As long as the athlete is coached and has progressed properly through the fundamentals then risk of injury is very slim. Truth is, the initial loads for athletes are probably the same or even lighter than other things they already carry. The young athlete performing a perfect squat with a 20-pound weight while he is aware of his form and technique, poses less risk for injury than that same athlete slinging his 30-pound hockey bag over his shoulder and walking with no attention to form or technique.

Another common question I hear all the time is, “What is the best thing for my kid to be doing in the off season?” For young athletes (ages 7-12) my answer might surprise you. The best thing to do is go play another sport.

These are prime years for the development of many athletic attributes that will form a youngster’s athletic foundation. Hand-eye co-ordination, re-action time, balance, proprioception (the awareness of his/her body in space) are all aspects which, when developed, improve athletic performance and are all prime for development at these ages.

There are drills you can do in the gym to better these attributes for sure and if hockey is the only path that the kid wants to take then it can be done. But even better, I would argue, is get out there and play other sports. All those athletic attributes will be developed through playing different sports and the kids will experience the benefit of both competition and of being part of a different team. Plus all the other great values that sport teaches us!

Until next time,

Strength, Courage, Hustle, Commitment

AJ Zeglen, Focus Fitness Manager & Head Strength Coach

Originally published in Game On Magazine

The Press Box Restaurant, a year-round draw

Press Box Restaurant

Restaurants are always trying to find ways to attract more customers but for The Press Box Restaurant and Sports Bar, located on the second floor at the Bell MTS Iceplex, it’s the building they’re in that usually does the drawing for them.

Though you won’t typically find people going to The Press Box simply to go out for dinner, it’s the hot spot to grab a bite for anyone watching or playing hockey at the Iceplex. When there is a hockey tournament in the building, head chef Leonard Church says it doesn’t take long for the restaurant to fill up.

“During one tournament, we had people waiting at the door to get in,” said Church, who was formerly a chef at the Hilton, and served as the head chef for the Manitoba Winter Games in Thompson this year.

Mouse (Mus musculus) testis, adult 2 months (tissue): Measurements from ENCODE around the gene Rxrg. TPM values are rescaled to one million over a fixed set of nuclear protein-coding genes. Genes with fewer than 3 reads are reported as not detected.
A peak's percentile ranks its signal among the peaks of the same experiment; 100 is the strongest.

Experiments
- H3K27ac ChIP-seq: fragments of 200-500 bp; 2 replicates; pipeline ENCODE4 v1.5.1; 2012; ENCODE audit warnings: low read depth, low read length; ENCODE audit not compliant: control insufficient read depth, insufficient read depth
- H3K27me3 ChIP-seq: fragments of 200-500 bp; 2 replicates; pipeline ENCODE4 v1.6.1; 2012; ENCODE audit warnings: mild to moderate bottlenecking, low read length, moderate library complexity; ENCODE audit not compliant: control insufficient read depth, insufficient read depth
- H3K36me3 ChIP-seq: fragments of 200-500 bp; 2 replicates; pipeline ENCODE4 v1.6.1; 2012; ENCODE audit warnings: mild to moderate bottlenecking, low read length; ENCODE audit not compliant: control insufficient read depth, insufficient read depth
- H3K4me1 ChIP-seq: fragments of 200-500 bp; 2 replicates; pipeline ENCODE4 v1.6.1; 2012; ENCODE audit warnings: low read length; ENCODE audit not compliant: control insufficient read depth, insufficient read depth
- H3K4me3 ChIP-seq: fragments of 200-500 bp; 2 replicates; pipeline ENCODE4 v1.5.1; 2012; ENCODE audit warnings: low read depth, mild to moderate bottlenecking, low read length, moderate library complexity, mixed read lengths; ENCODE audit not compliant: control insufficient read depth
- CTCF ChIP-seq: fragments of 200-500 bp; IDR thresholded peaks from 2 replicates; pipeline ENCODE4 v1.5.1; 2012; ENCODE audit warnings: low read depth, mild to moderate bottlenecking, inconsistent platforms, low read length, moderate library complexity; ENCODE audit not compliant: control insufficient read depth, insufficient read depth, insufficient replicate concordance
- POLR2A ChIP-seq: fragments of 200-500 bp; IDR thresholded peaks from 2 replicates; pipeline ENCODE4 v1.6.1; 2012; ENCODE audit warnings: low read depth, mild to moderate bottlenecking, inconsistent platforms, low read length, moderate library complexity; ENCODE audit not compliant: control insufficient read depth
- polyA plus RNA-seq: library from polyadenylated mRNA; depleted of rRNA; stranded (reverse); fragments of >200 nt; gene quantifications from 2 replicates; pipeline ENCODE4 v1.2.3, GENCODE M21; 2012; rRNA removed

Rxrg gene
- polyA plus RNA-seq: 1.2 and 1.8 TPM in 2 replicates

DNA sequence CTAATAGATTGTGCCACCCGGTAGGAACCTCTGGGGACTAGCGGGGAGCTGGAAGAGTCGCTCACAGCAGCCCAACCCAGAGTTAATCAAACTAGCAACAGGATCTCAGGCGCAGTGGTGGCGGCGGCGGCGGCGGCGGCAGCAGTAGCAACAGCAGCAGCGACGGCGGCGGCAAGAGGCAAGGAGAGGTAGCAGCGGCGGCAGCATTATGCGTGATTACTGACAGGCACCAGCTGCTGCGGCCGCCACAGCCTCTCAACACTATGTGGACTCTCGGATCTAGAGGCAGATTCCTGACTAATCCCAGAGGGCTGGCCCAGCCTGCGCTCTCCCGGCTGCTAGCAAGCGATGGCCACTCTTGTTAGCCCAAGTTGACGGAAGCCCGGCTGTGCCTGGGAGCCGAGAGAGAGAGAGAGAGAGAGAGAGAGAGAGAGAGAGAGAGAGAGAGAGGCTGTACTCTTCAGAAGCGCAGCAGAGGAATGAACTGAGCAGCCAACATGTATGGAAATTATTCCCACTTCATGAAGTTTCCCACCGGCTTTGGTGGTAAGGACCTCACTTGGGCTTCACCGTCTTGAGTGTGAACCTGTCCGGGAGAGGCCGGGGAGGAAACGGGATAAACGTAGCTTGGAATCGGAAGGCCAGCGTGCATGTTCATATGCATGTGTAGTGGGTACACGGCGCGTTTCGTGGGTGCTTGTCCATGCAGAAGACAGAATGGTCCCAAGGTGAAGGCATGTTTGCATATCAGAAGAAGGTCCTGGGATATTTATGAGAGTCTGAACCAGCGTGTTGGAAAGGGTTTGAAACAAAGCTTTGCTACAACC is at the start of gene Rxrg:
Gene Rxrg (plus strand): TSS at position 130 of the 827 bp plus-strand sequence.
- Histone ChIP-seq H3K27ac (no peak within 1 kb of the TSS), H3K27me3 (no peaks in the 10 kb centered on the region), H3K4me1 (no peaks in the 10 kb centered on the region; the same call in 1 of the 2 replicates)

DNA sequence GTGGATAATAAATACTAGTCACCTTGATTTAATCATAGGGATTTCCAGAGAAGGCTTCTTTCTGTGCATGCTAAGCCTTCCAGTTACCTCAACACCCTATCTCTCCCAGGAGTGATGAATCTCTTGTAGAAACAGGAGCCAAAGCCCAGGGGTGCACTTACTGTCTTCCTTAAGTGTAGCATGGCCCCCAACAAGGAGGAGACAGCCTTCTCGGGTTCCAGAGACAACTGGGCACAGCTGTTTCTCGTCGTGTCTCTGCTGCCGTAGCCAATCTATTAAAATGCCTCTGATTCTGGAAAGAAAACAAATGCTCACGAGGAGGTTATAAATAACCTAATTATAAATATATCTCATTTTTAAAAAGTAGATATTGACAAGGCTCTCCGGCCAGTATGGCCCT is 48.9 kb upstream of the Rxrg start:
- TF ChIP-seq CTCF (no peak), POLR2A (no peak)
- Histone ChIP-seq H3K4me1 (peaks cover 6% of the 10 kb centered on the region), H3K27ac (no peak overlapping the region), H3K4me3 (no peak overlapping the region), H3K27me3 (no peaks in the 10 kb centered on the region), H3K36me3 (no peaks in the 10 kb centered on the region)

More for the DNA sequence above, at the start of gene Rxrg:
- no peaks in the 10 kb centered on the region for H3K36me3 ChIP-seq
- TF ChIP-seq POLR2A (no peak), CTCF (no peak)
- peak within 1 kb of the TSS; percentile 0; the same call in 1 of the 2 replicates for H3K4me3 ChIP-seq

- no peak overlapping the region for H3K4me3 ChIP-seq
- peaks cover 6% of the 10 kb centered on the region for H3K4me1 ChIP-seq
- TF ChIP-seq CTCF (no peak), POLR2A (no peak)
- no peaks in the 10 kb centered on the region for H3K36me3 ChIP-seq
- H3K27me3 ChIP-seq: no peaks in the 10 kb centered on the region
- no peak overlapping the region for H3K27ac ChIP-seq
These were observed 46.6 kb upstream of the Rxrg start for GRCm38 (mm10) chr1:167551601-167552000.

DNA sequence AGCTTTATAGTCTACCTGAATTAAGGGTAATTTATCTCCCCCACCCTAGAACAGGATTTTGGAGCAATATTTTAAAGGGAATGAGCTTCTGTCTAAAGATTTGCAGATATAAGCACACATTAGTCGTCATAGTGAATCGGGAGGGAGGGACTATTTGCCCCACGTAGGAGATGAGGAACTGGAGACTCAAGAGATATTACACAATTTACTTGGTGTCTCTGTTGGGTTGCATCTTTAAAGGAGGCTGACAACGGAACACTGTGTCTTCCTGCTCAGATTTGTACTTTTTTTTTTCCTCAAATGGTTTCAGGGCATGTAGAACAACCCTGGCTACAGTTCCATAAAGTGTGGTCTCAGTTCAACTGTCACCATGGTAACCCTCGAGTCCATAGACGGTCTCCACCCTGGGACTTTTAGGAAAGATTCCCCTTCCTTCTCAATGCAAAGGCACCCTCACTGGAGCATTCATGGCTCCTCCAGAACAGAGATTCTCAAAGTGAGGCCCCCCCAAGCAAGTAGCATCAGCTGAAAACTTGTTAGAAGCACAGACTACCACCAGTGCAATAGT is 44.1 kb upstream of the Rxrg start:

Though the restaurant is a convenient spot for players and fans alike to fuel up, The Press Box’s largest area of service is provided as a caterer. On top of catering for the Winnipeg Jets and Manitoba Moose players at the Iceplex, they feed the Winnipeg Jets Hockey Academy, Camp Manitou, and hockey teams after their games, whether in the restaurant or to-go.

“Every time is busy time,” said Church. “It just turns from one thing to another. In the summer we have camps in here, with around 250 kids a day. Then we get into hockey season with the Jets doing training camp, so then we have 120 guys a day for a couple meals. Then the restaurant opens up again in September, and we’re busy with that.”

With seating for more than 300, a full-service bar, and the ability to close off the restaurant for a more intimate setting, The Press Box offers an accommodating and versatile space for meetings and special events, and also caters to many functions in all areas of the city

“Most of the events we host are annual events,” said Jessica Rosenbaum, Event and Marketing Coordinator for the Bell MTS Iceplex. “Some events are one-offs, but tournaments are typically annual, so we know what to expect.”

Both Church and Rosenbaum noted that the quality service, flexible staff and accommodating catering menu keep groups coming back year after year.

“Word of mouth travels fast,” said Church. “Especially within the hockey community. Between the events and patrons at the Iceplex and off-site catering, we’re always busy.”

For team meals, snacks and appies while watching the game on one of the big screens, or a cold beverage, The Press Box Restaurant is open 5 – 10 p.m. Monday through Friday, 11 a.m. – 10 p.m. Saturday and 11 a.m. – 9 p.m. on Sunday.